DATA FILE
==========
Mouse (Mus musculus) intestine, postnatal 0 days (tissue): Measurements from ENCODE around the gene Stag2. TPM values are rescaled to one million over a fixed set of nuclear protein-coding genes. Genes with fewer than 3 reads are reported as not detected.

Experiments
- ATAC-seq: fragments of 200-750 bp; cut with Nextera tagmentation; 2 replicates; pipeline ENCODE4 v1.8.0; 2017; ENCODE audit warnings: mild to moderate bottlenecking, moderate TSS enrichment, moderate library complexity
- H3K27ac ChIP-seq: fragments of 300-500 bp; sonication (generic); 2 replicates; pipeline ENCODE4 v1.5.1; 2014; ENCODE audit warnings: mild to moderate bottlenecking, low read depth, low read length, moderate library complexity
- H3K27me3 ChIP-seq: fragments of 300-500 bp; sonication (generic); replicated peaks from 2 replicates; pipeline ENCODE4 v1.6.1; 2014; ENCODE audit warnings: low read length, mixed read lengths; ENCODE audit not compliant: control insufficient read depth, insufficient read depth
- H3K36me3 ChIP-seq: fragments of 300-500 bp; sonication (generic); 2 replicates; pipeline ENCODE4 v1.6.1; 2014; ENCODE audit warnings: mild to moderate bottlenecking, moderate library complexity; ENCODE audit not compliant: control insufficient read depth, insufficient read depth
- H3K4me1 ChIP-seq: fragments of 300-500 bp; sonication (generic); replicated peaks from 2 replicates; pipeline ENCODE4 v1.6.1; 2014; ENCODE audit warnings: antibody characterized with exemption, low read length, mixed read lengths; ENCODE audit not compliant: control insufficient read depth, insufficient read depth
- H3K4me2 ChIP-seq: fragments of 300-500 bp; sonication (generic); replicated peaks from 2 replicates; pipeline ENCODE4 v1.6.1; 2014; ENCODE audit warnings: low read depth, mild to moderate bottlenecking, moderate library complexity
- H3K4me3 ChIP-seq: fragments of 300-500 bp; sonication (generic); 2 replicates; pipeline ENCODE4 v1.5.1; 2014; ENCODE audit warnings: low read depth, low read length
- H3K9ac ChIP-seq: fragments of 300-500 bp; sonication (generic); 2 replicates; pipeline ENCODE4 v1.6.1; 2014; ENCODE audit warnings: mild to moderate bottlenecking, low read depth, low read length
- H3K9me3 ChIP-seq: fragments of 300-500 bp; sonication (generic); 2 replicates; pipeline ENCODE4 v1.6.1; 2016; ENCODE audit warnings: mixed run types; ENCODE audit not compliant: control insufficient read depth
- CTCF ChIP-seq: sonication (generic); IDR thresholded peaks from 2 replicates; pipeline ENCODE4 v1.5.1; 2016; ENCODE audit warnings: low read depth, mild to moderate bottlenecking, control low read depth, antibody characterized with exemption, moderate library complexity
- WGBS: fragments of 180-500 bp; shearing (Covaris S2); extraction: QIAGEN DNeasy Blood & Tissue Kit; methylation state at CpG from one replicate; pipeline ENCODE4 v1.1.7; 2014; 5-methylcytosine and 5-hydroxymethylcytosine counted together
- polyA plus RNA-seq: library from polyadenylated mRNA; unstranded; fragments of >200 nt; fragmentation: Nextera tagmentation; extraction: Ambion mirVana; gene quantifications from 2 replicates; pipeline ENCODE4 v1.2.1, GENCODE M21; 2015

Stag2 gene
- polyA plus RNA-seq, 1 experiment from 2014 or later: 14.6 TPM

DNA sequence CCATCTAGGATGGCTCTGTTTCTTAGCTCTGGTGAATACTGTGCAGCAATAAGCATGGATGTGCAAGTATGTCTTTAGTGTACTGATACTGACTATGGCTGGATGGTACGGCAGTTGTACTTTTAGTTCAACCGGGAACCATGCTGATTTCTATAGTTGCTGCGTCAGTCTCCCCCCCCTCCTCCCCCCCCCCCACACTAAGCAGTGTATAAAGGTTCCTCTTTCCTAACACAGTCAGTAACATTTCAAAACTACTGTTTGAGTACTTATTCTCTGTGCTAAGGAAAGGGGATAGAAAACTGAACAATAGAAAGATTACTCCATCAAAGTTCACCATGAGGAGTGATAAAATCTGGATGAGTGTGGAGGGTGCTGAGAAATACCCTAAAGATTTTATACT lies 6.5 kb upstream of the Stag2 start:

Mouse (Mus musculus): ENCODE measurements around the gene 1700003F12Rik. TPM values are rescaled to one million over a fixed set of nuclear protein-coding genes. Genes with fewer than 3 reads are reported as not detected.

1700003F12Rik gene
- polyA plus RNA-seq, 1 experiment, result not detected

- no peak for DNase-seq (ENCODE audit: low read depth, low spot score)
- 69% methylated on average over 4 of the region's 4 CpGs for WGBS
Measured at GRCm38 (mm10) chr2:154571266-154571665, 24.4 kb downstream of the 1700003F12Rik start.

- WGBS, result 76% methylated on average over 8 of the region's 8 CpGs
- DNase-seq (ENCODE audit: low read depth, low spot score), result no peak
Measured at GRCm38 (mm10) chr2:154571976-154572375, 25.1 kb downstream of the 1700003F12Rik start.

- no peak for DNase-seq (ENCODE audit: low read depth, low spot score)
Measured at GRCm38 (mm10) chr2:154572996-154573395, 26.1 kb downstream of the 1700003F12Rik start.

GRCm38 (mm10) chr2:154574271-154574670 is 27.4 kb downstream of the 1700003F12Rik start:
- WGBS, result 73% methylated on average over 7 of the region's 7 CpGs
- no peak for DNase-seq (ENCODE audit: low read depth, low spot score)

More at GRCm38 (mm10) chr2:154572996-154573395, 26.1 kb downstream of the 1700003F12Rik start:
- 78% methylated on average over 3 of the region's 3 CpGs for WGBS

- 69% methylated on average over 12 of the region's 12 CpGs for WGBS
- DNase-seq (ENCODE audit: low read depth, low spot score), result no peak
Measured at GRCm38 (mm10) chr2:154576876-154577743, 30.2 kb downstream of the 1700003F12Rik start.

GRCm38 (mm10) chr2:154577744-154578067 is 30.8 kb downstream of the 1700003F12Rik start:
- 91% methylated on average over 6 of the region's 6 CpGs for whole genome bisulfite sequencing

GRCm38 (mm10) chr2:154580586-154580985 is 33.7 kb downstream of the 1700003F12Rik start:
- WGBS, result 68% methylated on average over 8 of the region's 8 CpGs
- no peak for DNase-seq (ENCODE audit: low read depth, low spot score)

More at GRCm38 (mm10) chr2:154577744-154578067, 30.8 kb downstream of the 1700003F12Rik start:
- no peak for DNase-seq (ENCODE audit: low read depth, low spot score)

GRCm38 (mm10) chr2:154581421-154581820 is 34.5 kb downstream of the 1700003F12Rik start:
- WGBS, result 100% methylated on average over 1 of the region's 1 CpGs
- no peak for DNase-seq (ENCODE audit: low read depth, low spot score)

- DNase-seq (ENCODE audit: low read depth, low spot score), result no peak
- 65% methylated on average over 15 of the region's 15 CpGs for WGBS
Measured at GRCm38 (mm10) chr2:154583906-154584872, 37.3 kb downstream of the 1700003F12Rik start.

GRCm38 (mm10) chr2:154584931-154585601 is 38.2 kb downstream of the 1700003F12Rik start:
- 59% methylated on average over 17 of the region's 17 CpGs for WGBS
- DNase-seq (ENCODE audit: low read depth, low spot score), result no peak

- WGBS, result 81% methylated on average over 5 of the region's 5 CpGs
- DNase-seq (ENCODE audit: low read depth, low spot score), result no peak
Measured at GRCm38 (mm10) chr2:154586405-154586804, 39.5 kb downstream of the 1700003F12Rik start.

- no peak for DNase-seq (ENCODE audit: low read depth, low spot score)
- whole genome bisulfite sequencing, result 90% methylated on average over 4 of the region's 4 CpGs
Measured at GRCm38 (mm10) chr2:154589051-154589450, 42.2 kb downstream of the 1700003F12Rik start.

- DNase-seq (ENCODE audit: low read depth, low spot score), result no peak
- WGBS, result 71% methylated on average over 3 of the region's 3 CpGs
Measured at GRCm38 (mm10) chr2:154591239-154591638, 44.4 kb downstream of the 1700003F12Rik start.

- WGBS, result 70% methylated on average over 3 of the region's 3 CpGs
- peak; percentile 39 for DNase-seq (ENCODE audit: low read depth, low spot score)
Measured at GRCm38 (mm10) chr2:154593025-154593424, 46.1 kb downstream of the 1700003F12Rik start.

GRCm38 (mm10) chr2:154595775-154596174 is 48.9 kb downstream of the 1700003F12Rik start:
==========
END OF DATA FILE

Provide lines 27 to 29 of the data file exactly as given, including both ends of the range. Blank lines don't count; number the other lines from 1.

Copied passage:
- no peak for DNase-seq (ENCODE audit: low read depth, low spot score)
Measured at GRCm38 (mm10) chr2:154572996-154573395, 26.1 kb downstream of the 1700003F12Rik start.

GRCm38 (mm10) chr2:154574271-154574670 is 27.4 kb downstream of the 1700003F12Rik start: